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Hong Kong Today
Hong Kong Today
RTHK's morning news programme. Weekdays 6:30 - 8:00
Janice Wong and Mike Weeks


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Selected audio segments:
Beijing brands Hong Kong 12 as separatists   Listenfacebook
The Foreign Ministry has claimed that 12 Hong Kong people detained as they tried to flee to Taiwan by speedboat are "separatists" who have been trying to split the SAR from China. Richard Pyne has the details:
Hong Kong 12 ‘unlikely’ to be used as political pawns   Listenfacebook
Council Front lawmaker Chu Hoi-dick is helping the families of the 12 Hong Kong people detained in Shenzhen after trying to flee to Taiwan by speedboat last month. He says he's worried they are set to be used as bargaining chips in Beijing's increasingly difficult relations with Washington. Mike Weeks asked China specialist, Professor Willy Lam, whether Chu is right that the 12 could now become political pawns:
Further city-wide testing ruled out  Listenfacebook
The Civil Service Secretary, Patrick Nip, has ruled out any future universal community screening for the coronavirus after the government's current mass testing scheme ends on Monday. As Candice Wong reports, he said future efforts to fight the pandemic would focus on high-risk groups and tackling clusters of infections:
Chuang Shuk-kwan calls low hit rate for testing ‘music to her ears’  Listenfacebook
Just under 1.67 million people had received their results from the mass testing programme by Sunday night, 26 of them positive. The Centre for Health Protection admits that's not very many but says that's a good thing, as Damon Pang reports:
Anti-epidemic measures ‘more important’ than finding silent carriers  Listenfacebook
Nineteen new coronavirus cases were confirmed on Sunday, eight of them imported. Of the 11 local cases, the source of infection for three is unknown, including a patient in Tuen Mun Hospital. Janice Wong asked University of Hong Kong microbiologist, Dr Siddharth Sridhar, if the 11 local infections are a cause for concern:
Councillor receives 23 complaints over forced Covid-19 testing   Listenfacebook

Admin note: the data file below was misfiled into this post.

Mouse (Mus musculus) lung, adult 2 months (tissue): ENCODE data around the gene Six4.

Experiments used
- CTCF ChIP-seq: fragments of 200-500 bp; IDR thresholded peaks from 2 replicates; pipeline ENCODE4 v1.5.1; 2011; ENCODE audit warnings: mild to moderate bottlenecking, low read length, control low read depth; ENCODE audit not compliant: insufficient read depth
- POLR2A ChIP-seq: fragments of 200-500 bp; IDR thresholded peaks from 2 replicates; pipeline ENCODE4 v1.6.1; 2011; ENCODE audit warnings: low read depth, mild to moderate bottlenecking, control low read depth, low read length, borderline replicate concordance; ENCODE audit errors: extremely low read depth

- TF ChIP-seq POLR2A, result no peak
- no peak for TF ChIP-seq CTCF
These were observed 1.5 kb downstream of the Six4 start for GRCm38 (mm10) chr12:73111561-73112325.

Tsuen Wan district councillor Roy Tam says he's received almost two dozen complaints from employees that their companies had forced them to go for screening under the government's voluntary mass testing programme. The Neo-democrat believes that’s just the tip of the iceberg, and accused employers of infringing workers' rights. Tam spoke to Priscilla Ng:
DAB calls for clampdown on ‘sneaky’ supermarkets  Listenfacebook
The DAB says changes need to be made to consumer protection and competition laws to stamp out what it describes as "sneaky" practices used by major supermarkets. The party's supermarket prices concern group said the discounts offered by major chains are misleading, and there appears to be a "parallel" pricing strategy among them. It said it was flagging up these long-standing concerns because the government will be compelling supermarkets to offer discounts and cash vouchers to the needy when they receive a second round of wage subsidies under the coronavirus relief fund. The DAB's Lau Tin-ching told Richard Pyne about the problems the party has observed and how they should be addressed:
US deficit surges past $3 trillion  Listenfacebook
The US budget deficit has soared above US$3 trillion for the first time, driven by the massive spending on coronavirus relief. The federal government spent more than US$6 trillion in the first 11 months of its financial year, far outpacing the US$3 trillion it took in from taxes. RTHK's Washington correspondent, Barry Wood, told Mike Weeks the figures give a good indication of where US finances will stand at the end of its fiscal year: